Pre-cognition might really exist, at least in some limited fashion, according to a new study of studies. Humans can anticipate near-future events even without any evidence presaging the event--and apparently without realizing it. One researcher even hints that quantum behavior might be involved.
It's not necessarily extra-sensory perception, but "presentiment" can be real, and it may be based on physiological cues that biology still can't explain. It's something we've all experienced to some degree--like when you just know the driver in the lane next to you is coming over, or when you can feel that your boss is coming down the hall and you'd better look busy.
Predicting the near future is actually very common, notes Julia Mossbridge, lead author of the study and research associate in the Visual Perception, Cognition and Neuroscience Laboratory at Northwestern University. If we see dark clouds and smell the sharp musk of rain, we can deduce that a storm is probably coming. It's the whole where there's smoke, there's fire logic. But even without these sensory clues, humans can react preemptively--there's an unexplained "anticipatory effect," according to Mossbridge's meta-analysis.
"Human physiological measures anticipate what seem to be unpredictable future events by deviating from a baseline before an event occurs," she and her co-authors write.
The study examines other studies that support this hypothesis, and examine how people respond to stimuli. They find a consistent anticipatory effect in various studies, according to the paper. There are several reasons why people seem to be able to predict what will happen, the authors say--it could be "sensory cueing," in which an experimenter gives something away; it could be a matter of inaccurate sensor readings; and it could come from the other studies' data crunching. But that isn't enough to explain this consistent yet small "anomalous anticipatory activity," as Mossbridge dubs it.
"We can't explain it using present-day understanding about how biology works; though explanations related to recent quantum biological findings could potentially make sense," Mossbridge notes in a statement.
Whatever is causing it, she believes the effect is clear--although no one can explain it.
"If this seemingly anomalous anticipatory activity is real, it should be possible to replicate it in multiple independent laboratories," she and her co-authors write. "The cause of this anticipatory activity, which undoubtedly lies within the realm of natural physical processes (as opposed to supernatural or paranormal ones), remains to be determined."
The study appears in the journal Frontiers in Perception Science.
Interesting...I wonder how they establish (or attempt to establish...) causality. Did Schroedinger's dead cat give me a bad feeling about opening the box, or did my bad feeling about the box kill his cat?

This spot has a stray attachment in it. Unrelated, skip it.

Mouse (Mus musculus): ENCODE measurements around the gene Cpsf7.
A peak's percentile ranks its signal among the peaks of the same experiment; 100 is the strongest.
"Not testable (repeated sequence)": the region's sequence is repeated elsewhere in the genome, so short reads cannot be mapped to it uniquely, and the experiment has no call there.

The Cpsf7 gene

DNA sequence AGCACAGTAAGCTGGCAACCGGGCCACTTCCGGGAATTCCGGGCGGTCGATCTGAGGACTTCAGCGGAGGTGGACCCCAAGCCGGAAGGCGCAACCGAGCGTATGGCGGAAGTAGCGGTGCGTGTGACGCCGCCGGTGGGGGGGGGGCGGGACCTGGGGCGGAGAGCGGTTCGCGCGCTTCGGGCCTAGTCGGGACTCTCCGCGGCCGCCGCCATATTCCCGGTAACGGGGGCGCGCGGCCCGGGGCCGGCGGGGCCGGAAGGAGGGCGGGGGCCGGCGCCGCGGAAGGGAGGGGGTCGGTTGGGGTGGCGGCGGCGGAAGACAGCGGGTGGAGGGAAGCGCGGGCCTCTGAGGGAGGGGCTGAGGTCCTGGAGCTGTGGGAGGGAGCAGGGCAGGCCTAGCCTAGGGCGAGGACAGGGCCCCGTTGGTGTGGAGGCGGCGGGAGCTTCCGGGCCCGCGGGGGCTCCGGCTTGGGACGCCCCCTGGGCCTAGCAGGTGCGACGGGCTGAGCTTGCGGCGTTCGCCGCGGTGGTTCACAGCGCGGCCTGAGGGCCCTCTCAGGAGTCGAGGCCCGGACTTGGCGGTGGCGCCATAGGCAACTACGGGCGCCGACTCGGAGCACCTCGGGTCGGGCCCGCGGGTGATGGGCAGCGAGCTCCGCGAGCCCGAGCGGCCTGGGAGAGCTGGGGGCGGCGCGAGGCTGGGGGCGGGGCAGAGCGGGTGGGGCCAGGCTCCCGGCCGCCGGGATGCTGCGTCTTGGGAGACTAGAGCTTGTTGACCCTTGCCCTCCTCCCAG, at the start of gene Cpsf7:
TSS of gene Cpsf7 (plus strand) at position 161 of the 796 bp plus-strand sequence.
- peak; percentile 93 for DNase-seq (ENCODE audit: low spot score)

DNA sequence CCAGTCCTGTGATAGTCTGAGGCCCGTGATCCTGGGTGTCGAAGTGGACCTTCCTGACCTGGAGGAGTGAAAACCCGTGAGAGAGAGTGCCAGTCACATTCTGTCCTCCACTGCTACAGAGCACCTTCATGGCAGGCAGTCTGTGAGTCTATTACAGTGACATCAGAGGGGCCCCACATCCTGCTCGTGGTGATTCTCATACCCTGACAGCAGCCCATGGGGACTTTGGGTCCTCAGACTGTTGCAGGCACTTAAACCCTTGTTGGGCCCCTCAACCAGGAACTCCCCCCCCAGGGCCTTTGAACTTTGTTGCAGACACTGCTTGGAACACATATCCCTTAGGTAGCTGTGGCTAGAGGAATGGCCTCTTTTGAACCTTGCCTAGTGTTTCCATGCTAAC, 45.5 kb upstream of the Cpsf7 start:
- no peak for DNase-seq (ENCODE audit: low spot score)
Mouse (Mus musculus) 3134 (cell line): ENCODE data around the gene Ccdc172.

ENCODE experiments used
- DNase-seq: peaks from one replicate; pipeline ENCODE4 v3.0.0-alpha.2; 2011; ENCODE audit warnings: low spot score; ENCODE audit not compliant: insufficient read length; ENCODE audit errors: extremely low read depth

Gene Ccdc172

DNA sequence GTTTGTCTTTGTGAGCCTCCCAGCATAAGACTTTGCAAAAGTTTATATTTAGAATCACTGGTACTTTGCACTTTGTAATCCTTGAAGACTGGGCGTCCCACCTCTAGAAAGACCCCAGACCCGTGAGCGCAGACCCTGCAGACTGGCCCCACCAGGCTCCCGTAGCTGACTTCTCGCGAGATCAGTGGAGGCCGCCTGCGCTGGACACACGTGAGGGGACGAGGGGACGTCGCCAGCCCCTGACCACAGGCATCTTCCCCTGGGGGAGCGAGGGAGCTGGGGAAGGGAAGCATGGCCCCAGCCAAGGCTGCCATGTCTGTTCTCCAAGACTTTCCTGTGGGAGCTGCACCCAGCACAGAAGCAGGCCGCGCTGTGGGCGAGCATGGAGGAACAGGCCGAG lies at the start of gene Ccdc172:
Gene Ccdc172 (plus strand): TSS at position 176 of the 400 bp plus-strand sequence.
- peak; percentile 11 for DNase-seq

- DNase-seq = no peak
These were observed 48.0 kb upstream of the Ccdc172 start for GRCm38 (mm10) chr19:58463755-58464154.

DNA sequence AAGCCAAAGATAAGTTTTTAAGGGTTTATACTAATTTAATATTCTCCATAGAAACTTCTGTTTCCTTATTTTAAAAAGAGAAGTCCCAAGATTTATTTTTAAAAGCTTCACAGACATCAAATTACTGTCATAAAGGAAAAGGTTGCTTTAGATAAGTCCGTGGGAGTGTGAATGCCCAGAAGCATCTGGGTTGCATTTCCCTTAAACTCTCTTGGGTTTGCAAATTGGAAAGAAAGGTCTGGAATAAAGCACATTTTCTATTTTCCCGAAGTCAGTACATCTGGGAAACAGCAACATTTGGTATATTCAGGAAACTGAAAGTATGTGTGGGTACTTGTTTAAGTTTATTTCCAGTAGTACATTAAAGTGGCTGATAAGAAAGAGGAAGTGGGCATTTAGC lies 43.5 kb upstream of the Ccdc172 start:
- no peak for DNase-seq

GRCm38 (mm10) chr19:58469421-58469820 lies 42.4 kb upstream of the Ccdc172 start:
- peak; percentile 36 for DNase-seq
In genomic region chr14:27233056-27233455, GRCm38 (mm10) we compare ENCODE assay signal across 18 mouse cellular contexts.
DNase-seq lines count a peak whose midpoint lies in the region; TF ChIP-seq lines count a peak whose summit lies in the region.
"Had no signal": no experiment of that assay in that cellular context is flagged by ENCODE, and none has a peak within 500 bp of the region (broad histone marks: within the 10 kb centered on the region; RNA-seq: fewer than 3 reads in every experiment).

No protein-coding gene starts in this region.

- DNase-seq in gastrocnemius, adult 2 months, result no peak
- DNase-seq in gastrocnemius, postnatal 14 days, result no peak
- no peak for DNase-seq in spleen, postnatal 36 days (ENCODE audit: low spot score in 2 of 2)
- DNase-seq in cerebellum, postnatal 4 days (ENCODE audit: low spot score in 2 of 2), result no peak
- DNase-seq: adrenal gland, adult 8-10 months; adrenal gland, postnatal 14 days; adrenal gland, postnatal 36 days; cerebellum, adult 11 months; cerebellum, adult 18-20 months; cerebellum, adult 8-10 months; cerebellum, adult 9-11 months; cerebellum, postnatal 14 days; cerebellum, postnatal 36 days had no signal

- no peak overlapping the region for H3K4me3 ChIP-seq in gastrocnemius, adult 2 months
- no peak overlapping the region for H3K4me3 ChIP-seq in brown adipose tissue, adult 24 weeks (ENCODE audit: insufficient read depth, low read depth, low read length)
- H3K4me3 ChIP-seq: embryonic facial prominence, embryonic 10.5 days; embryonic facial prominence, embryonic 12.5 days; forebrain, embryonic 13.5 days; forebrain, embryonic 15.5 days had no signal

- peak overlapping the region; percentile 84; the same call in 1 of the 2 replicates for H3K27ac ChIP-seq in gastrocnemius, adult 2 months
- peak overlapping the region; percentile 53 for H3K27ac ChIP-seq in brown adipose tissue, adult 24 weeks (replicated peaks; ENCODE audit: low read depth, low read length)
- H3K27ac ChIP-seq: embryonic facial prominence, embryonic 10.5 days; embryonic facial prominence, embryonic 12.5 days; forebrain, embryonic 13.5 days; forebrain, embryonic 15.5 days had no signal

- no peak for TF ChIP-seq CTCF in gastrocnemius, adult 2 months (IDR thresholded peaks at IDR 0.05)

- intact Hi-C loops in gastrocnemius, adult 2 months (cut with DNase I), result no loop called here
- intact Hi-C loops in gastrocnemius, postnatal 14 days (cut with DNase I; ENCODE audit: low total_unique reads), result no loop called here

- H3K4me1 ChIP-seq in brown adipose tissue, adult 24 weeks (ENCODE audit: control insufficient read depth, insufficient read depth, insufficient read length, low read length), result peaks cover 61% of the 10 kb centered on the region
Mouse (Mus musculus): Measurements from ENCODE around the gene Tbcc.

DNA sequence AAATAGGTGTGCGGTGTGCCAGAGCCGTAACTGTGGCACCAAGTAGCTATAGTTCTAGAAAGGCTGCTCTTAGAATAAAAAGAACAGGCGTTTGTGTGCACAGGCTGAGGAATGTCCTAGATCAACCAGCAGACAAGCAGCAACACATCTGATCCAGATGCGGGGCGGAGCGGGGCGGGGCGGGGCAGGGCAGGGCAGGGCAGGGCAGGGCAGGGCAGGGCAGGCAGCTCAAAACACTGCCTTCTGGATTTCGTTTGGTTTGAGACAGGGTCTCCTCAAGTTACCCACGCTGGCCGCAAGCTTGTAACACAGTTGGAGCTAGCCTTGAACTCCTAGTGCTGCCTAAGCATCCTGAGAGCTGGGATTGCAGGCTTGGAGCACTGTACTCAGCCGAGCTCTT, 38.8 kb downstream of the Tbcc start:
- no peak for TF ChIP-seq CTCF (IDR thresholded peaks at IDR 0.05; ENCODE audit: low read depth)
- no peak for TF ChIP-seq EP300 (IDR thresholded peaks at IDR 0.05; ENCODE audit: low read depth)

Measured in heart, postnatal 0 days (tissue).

Glitch in the matrix?
Yes, humans are an animal and as much as we consider ourselves above the common beast, we come with animal survival instincts, including knowingly anticipating a threat, the boss coming down the hall or the car on the highway about to change lanes. We have notice in the past little signals, from repeated patterns of an upcoming event and yes what this article does not include the times of our anticipation when we are guessing wrong. Still the patterns are there from our inborn instincts. How often have we said these words to ourselves, I knew that was going to happen, why did I ignore my instincts?
I find this article odd in how this all seems new to the writer. The study and concept of marketing development to gain our attention is common knowledge, used and constantly developed.
Then there is the psychology of helping solders returning from battle to help them adjust and turn down those hyper turned up instincts for survival.
Some individual are better at being sensitive to certain things than others and this is where the idea impresses those others as being precognition. It makes for great fiction and science fiction, but in the real world where are these individuals with consistent use of precognition? I think all these people be living in Vegas, lol.
my grandpa, a life long farmer, could walk outside and tell u if and when it would rain that day. no input from a weatherman. he was rarely ever wrong
I don't want to make any claims about me been psychic or any of that stuff. But I have had many pre-cognition experiences. I would like to tell miss Rebecca Boyle about my experience with dreams and extra-sensory perception. I am a normal person, honest and I work as a draftsman. I could have good stories relating this article
Could it have something to do with the Timeless Universe theory and the possibility that the flow of time is an illusion partially due to the limitations of the chemical reactions in our brains which limit the speed at which we can process our existence... Resulting in events having actually finished happening before we perceive them. Which would allow us to potentially get a 'feeling' about them.